Saturday, March 31, 2012

Hungarian kids go to mass as churches take over schools

Financially strapped Hungarian towns are handing over the running of their schools to churches, which means that the constitutional guarantee of a religious-free education is no longer possible.

Hard-hit by the economic crisis, several small towns and villages have argued that they are unable to maintain their schools and so have offloaded them to religious institutions -- most often to the Catholic Church.

Over the past year, nearly 80 public schools -- out of over 4,300 around the country -- have changed hands, according to the ministry of national resources, which also oversees education.

The number of schools controlled by the Catholic Church increased by 20 percent, while the Evangelical Church recorded a 13-percent hike and the Reformed Church a 10-percent increase, the ministry said.

Education remains free, but pupils have found themselves suddenly obliged to receive religious instruction. Prayer has become compulsory and teaching now follows Christian values.

"Every Monday, we start with an act of piety: the children pray in silence and listen to a verse from the Bible," said Katalin Kalina, assistant principal at the Sztehlo Gabor school in Budapest's 18th district.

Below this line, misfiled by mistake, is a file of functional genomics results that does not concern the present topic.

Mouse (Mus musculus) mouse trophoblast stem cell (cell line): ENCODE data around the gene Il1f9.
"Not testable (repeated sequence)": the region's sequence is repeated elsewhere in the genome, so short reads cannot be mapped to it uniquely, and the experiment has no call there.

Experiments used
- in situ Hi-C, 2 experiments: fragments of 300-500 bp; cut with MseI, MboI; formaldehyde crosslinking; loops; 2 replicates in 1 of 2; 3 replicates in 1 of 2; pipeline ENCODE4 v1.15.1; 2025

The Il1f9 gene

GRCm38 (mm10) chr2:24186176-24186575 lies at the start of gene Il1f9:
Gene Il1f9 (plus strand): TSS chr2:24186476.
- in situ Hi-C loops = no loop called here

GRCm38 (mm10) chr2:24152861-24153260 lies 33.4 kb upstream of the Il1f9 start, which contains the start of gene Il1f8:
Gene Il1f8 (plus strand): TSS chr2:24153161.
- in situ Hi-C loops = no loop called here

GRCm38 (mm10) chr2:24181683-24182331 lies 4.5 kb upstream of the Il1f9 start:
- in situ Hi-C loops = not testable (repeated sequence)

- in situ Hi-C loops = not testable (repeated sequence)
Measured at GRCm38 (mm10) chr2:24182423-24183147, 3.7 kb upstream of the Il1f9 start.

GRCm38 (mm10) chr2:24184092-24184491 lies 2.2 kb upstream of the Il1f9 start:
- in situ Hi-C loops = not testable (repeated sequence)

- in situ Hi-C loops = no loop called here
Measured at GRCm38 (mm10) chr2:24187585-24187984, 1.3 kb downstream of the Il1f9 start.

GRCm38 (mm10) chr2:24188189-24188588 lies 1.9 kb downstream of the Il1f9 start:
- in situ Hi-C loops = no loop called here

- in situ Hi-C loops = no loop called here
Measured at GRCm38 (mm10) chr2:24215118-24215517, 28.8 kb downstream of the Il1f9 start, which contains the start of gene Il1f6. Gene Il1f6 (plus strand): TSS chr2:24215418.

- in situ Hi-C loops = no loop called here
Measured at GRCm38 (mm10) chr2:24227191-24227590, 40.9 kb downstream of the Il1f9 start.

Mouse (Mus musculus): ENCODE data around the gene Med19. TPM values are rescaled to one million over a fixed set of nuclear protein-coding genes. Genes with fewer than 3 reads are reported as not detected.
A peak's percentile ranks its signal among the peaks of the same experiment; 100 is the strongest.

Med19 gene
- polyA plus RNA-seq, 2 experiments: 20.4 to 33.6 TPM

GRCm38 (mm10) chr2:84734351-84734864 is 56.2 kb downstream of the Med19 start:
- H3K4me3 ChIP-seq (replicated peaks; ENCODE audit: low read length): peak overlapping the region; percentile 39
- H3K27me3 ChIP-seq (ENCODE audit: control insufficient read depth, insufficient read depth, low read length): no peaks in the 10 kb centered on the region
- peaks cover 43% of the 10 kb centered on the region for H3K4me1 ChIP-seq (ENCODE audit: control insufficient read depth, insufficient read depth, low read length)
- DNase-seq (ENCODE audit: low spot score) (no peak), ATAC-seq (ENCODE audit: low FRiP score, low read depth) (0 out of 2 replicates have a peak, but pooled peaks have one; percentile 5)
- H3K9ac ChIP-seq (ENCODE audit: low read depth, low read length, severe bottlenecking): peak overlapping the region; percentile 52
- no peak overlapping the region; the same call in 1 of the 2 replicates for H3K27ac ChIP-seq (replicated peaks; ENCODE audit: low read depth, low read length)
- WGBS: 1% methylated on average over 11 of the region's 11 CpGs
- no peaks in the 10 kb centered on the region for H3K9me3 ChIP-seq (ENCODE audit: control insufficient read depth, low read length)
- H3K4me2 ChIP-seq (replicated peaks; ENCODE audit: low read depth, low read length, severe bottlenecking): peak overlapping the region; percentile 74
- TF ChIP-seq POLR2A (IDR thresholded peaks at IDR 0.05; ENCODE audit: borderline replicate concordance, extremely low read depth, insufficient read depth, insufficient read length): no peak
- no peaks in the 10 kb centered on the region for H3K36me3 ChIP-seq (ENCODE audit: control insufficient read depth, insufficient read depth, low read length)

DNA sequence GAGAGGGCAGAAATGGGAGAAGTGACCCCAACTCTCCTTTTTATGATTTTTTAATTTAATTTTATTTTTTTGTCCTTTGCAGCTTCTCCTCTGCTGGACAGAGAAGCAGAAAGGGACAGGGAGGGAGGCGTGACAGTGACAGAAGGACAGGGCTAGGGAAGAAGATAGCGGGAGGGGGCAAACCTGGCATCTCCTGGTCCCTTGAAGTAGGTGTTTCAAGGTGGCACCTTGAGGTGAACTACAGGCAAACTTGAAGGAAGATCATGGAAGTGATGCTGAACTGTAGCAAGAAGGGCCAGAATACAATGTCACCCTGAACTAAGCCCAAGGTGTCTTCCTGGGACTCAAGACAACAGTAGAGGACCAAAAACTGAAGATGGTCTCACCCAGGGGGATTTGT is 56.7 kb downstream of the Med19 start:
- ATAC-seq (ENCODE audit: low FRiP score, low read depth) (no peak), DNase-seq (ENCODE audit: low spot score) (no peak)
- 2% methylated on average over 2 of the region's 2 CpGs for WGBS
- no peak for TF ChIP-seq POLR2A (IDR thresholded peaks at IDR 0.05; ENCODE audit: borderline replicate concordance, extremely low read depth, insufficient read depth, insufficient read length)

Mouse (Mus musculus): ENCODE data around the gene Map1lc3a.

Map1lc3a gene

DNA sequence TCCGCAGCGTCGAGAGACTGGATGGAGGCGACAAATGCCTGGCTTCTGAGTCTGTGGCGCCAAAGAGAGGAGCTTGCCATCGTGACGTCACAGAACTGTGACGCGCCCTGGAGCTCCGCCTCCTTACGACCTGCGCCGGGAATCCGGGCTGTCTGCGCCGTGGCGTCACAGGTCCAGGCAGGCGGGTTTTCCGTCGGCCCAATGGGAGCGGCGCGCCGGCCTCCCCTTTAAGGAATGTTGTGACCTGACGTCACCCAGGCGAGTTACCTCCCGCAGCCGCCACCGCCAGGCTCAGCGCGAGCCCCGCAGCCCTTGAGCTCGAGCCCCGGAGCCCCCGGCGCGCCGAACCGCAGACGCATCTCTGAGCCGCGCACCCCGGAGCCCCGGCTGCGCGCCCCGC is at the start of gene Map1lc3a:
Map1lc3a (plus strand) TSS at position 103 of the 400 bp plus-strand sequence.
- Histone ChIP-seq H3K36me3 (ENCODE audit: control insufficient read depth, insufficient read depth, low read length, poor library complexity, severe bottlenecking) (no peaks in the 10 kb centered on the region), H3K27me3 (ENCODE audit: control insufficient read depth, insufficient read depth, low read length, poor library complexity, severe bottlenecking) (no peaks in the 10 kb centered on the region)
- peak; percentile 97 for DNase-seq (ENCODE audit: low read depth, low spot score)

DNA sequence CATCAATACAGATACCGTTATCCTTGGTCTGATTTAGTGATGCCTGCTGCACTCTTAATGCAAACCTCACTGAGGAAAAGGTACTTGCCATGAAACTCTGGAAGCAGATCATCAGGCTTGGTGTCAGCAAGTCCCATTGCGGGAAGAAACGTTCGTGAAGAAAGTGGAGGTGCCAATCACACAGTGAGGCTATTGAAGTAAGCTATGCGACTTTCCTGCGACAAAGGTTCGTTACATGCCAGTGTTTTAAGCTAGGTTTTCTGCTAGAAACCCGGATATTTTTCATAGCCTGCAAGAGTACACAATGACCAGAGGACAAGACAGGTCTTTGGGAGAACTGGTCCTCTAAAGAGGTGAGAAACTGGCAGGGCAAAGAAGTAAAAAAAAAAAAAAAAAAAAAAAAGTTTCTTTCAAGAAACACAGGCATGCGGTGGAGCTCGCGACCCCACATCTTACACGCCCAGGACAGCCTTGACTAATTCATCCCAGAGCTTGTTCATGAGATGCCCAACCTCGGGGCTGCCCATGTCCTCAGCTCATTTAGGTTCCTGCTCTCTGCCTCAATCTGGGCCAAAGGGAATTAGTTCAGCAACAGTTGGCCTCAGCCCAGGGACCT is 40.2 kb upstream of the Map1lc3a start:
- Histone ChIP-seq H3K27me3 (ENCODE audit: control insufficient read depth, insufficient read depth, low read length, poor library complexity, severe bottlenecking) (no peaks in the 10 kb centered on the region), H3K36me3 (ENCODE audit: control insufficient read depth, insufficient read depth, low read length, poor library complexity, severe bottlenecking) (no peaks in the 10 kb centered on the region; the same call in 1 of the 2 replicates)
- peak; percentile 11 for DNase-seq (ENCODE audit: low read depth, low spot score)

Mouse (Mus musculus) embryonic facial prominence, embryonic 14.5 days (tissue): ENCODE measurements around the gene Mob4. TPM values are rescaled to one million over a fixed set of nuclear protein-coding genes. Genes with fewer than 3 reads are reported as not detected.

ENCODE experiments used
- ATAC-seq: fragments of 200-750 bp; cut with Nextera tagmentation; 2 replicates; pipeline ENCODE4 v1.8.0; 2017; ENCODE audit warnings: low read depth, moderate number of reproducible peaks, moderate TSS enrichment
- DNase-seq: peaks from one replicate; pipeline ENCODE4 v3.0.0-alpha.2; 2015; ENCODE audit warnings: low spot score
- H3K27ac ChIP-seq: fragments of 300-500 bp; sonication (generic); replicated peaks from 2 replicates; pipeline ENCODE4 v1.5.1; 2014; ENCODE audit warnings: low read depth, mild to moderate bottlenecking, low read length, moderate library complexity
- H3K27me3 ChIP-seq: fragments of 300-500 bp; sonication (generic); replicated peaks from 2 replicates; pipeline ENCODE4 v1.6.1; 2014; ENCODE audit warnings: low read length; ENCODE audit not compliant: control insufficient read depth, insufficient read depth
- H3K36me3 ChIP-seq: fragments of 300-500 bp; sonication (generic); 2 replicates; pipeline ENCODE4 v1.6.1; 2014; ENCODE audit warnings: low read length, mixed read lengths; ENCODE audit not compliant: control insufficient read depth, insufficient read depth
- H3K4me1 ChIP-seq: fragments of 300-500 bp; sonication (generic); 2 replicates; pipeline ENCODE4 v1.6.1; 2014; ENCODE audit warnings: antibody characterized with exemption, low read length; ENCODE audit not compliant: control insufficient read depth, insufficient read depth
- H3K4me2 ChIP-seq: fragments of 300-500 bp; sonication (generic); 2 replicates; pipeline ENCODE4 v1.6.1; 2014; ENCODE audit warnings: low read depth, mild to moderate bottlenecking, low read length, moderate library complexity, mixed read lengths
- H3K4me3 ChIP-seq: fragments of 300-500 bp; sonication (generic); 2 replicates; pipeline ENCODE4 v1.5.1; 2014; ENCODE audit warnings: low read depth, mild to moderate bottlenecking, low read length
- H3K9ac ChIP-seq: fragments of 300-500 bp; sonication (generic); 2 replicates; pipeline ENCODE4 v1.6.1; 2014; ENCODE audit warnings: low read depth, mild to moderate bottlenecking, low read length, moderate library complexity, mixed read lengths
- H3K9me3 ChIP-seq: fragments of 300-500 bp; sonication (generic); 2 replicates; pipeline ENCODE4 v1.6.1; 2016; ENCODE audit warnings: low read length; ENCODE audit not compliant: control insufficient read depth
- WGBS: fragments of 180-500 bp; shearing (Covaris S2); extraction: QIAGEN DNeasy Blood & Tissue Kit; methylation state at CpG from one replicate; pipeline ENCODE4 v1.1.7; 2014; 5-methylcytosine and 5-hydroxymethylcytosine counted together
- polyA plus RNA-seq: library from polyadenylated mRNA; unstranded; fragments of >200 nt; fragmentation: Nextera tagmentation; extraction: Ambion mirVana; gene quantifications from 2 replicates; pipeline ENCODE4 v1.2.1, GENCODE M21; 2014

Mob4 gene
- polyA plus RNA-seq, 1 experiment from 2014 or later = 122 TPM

The Evangelical Church took it over at the start of the school year.

Most classes also begin every day with a prayer, she said.

District authorities insist they did not relinquish control of the school exclusively for financial reasons, but also to offer children a better education.

"That's partly why the Evangelical Church took over this institution. It provides more educational options in the 18th district."

But not everyone is satisfied with the solution.

"I have a few friends who attend that school," said Adam, 19, who goes to another school in the neighbourhood.

"They are not happy at all about the Church's interference in their studies."

"There are Jewish and Arab kids going to school there," said Istvan Varga, also 19. "Why should they go the mass?"

"One's religion and beliefs should be private, it should be no one else's business. You cannot force an 18-year-old... to believe in God if he doesn't want to."

In Budapest, changing schools even from one district to the next is relatively easy.

But in small villages such as Zsombo, 160 kilometres (100 miles) south of the capital, parents and children have just one school -- and it has now become a religious institution.

"Under the constitution, the state must guarantee a primary education, and one that is ideologically neutral," said Lajos Aary-Tamas, the ombudsman for educational rights.

Last year, he launched an inquiry into whether school takeovers by religious institutions in several villages violated children's rights to a non-religious education. Its findings are still awaited.

But not everyone is upset at the changes.

At the Sztehlo Gabor school in Budapest, several pupils noted the rules were now a little stricter. But it was "not such a drastic change", the added, and they accepted it.

"It's the same as it was before, we just have go to mass on Monday now," said one student who declined to give his name. I don't mind that, although I'm not a believer. It's early in the morning, I don't pay attention to what's being said during mass."

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